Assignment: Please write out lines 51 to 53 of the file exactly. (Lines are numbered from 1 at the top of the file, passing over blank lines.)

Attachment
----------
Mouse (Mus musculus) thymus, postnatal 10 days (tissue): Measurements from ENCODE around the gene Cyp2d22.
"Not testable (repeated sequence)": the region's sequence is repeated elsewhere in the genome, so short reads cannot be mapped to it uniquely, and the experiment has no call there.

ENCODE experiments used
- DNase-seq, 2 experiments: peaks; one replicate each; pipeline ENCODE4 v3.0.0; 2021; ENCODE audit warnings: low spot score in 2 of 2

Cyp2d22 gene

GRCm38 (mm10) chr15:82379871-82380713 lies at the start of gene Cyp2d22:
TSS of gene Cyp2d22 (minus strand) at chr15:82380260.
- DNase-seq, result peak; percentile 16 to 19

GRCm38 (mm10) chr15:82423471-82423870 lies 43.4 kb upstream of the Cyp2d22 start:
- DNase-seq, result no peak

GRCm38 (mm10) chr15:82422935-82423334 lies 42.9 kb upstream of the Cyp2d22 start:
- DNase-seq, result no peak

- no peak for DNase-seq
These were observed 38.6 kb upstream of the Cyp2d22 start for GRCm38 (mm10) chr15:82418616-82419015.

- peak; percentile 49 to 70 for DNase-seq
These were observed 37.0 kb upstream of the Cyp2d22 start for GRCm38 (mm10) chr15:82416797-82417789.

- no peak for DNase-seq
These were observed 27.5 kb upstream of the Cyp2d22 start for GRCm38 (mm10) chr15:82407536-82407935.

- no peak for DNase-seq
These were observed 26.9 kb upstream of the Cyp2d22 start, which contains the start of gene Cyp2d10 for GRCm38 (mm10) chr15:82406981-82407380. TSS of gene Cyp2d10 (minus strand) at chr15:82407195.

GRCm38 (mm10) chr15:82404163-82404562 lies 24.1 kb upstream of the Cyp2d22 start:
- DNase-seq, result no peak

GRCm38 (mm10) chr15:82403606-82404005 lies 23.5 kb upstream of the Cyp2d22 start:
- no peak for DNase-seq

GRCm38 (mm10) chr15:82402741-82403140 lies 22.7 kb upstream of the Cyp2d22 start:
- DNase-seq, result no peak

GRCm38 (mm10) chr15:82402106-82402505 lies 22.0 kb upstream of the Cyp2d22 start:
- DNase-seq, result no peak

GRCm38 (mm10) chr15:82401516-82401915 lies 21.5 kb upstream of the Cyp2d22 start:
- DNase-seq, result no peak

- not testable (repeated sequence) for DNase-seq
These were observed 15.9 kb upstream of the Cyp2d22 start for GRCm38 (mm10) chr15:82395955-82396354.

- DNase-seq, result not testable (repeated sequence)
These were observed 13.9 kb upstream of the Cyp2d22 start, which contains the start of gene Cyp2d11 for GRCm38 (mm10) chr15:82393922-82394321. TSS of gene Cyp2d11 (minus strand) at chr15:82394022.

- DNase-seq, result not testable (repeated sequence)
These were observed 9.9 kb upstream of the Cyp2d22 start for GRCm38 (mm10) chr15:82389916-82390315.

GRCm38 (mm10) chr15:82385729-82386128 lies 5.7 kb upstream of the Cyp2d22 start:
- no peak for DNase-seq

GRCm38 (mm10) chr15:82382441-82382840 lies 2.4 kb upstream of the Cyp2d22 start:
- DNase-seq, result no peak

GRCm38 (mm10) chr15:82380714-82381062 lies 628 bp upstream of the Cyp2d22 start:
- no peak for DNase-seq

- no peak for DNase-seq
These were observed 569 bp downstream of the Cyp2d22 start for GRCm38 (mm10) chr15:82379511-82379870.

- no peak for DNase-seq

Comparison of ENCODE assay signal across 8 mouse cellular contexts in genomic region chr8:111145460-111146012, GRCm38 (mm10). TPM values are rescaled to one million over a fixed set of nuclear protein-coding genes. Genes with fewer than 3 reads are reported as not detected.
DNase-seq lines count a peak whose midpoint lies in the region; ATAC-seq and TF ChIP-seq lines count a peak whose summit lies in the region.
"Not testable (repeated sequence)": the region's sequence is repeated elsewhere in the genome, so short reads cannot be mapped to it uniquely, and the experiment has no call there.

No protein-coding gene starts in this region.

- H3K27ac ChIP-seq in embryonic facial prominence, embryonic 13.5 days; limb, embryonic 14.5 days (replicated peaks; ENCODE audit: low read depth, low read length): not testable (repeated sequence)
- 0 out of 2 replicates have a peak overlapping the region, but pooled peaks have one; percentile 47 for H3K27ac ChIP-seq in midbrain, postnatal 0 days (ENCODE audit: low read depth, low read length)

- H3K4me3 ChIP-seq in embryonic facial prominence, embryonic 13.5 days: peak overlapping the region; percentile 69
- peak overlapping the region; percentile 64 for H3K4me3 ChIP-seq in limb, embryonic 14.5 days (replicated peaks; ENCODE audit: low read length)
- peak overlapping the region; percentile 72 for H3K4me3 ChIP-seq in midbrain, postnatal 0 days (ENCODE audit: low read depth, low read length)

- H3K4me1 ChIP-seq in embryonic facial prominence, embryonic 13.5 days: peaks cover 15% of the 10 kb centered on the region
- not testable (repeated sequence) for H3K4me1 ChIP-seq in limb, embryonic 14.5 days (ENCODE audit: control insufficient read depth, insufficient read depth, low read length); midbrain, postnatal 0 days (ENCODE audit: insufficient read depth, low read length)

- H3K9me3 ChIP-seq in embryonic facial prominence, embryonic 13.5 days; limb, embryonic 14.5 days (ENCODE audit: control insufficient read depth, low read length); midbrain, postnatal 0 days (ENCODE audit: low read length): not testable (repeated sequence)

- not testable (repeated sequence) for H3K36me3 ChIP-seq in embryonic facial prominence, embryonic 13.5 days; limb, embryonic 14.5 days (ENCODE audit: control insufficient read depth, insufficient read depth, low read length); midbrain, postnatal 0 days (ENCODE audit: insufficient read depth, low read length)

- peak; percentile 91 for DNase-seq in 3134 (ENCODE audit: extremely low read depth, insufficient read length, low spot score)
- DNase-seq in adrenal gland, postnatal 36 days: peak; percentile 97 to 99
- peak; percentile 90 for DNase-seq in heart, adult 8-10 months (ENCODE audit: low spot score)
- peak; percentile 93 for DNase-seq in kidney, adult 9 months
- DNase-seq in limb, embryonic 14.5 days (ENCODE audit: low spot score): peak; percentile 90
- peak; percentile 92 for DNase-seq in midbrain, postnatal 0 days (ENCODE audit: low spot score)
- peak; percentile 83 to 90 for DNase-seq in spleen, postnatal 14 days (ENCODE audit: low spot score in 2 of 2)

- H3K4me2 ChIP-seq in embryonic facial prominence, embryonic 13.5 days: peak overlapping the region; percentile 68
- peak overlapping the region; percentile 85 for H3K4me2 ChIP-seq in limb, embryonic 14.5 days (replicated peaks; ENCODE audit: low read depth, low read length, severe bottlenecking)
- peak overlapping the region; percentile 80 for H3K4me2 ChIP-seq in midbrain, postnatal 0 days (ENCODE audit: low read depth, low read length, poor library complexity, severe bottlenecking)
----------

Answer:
- 0 out of 2 replicates have a peak overlapping the region, but pooled peaks have one; percentile 47 for H3K27ac ChIP-seq in midbrain, postnatal 0 days (ENCODE audit: low read depth, low read length)

- H3K4me3 ChIP-seq in embryonic facial prominence, embryonic 13.5 days: peak overlapping the region; percentile 69
- peak overlapping the region; percentile 64 for H3K4me3 ChIP-seq in limb, embryonic 14.5 days (replicated peaks; ENCODE audit: low read length)